Immigration reform activists came to the National Mall on Monday with a slightly different attitude than other revelers. They, like everyone else, were excited to be there and happy for the president to be starting another term. They were thankful to him for a policy implemented last year that gives some undocumented young people deferred action so they can work and remain in the country for at least two years.
But the 120 people from the immigration advocacy group Casa de Maryland who gathered near the Washington Monument want more. For many, their attendance was part celebratory, part a call for action.
"What do we want?" asked Ricardo Campos, an undocumented 23-year-old from El Salvador, his voice growing hoarse from yelling.
Click here to read more.
President Obama and first lady Michelle Obama have arrived at the White House, where they are scheduled to watch the remainder of the Inauguration parade from the official review stand opposite Lafayette Park.
-- Michael Grass
|@ mpoindc : GHW Bush: "Barbara and I send President and Mrs. Obama -- and their wonderful girls -- our best wishes and prayers on this historic day."|
The Associated Press reports:
The second inauguration of President Barack Obama gave television networks a chance to bask in the majesty of a Washington event that unites Americans of all beliefs and ideologies – at least for a moment.
Then it was back to business as usual: the dissemination of widely divergent views on what people had just seen for themselves.
ABC, CBS and NBC, along with the cable news networks, cast aside regular programming on Monday to carry the ceremonial swearing-in and Obama's inaugural address. It didn't carry the same sense of history that Obama's first inauguration did. In 2009, even ESPN and MTV covered the swearing-in. This year, ESPN stuck to talk about the upcoming Super Bowl, and MTV aired "Catfish: The TV Show."
Click here to read more.
|@ markknoller : These parades date back to a time when few Americans had ever seen the President. Now there's hardly an event that cannot be seen LIVE.|
President Barack Obama and first lady Michelle Obama, after getting out of their limousine near the Navy Memorial, walked about three blocks before getting back into their limousine just outside the Old Post Office Pavilion.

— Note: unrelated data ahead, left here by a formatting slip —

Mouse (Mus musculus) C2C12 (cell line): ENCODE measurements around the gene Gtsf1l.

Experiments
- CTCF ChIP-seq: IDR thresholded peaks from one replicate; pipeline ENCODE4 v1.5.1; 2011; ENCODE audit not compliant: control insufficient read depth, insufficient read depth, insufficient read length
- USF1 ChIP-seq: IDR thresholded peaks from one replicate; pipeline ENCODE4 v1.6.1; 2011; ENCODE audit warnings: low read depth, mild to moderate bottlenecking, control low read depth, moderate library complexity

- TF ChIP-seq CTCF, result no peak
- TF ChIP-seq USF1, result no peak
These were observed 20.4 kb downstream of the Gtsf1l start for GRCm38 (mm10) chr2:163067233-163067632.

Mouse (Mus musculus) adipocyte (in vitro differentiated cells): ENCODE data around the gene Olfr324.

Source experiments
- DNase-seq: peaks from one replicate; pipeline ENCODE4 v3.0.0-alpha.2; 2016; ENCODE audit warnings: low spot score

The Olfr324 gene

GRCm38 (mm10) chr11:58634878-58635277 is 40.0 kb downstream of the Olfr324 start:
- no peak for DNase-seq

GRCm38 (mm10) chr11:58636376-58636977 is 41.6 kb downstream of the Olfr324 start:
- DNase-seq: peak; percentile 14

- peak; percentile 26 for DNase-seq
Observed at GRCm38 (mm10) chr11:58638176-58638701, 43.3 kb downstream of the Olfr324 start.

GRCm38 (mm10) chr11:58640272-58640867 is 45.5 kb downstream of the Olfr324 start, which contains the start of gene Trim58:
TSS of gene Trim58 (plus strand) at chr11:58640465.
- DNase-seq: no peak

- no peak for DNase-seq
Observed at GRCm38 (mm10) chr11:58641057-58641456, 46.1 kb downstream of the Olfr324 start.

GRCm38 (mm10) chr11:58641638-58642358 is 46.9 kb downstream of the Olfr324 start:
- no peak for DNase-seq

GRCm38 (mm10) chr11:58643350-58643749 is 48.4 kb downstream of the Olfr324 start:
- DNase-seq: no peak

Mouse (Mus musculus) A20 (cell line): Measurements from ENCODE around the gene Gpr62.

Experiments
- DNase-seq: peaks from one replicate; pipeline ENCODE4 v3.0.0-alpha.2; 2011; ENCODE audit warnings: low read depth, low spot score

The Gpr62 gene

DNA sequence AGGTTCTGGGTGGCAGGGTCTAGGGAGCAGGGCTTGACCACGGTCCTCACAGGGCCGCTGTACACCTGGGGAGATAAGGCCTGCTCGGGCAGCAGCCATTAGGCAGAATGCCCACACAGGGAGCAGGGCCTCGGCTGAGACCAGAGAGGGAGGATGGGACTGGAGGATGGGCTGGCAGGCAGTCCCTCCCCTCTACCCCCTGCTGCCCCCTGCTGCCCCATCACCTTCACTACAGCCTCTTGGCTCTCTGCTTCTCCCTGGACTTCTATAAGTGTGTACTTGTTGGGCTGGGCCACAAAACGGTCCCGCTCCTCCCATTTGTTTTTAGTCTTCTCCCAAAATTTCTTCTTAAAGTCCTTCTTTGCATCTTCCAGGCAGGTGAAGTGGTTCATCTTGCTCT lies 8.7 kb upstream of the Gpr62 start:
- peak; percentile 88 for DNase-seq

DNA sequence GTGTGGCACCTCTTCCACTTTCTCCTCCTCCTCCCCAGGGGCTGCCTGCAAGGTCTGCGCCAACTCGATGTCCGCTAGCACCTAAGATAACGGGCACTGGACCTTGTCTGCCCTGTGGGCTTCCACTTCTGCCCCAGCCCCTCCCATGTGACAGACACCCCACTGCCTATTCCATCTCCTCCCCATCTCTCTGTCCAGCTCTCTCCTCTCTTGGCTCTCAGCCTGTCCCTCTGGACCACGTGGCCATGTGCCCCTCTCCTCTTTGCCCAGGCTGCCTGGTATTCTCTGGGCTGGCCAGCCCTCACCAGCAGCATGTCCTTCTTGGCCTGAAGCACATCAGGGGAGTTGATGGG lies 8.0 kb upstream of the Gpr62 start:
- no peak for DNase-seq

-- Michael Grass
|@ markknoller : The Obamas walk a few blocks and now are back in the limosine continuing parade to the WH.|
President Barack Obama and first lady Michelle Obama got out of their limousine around the Navy Memorial and are walking up Pennsylvania Avenue toward Freedom Plaza and the White House.
-- Michael Grass
Obama has stepped out of the presidential limo and is now walking down Pennsylvania Avenue with First Lady Michelle Obama.
From the Associated Press:
The Barack Obama "brand" was on full display along the parade route as fans waited for the president to travel from Capitol Hill to the White House.
Many wore Obama t-shirts, ski caps, hoodies and buttons. One woman wrapped herself in an Obama beach towel for extra warmth. A popular item was the canvas tote bag with pictures of the Obama family on the front and back. Some waved small flags with Obama's likeness on them.
Meanwhile, TV cameras are busy "pre-positioning." They're getting ready to get video of Obama's limo in the motorcade, including when he gets out to walk the route.
Four flatbed trucks – after being given the once-over by Secret Service, of course – are allowed to join the motorcade in front of Obama's car. Reporters, photographers, TV cameramen and anchors ride in the open-air bed, facing the motorcade to take pictures, to film tape and to see what's happening. You may even see some anchors doing live stand-ups with the motorcade in the background behind them.
The Huffington Post's Arthur Delaney reports:
In almost every major speech during his first term, President Barack Obama has lamented that the American Dream -- in his view, the promise of a good life in return for hard work -- is under threat.
In his second inauguration speech on Monday, Obama evoked the threat by pointing to income inequality, tying the woes of the middle class to the gains of the super rich.
"For we, the people, understand that our country cannot succeed when a shrinking few do very well and a growing many barely make it," the president said. "We believe that America’s prosperity must rest upon the broad shoulders of a rising middle class."
Click here to read more.
The inauguration parade, which features 59 groups and about 8,800 people, left Capitol Hill more than 40 minutes behind schedule.
-- Michael Grass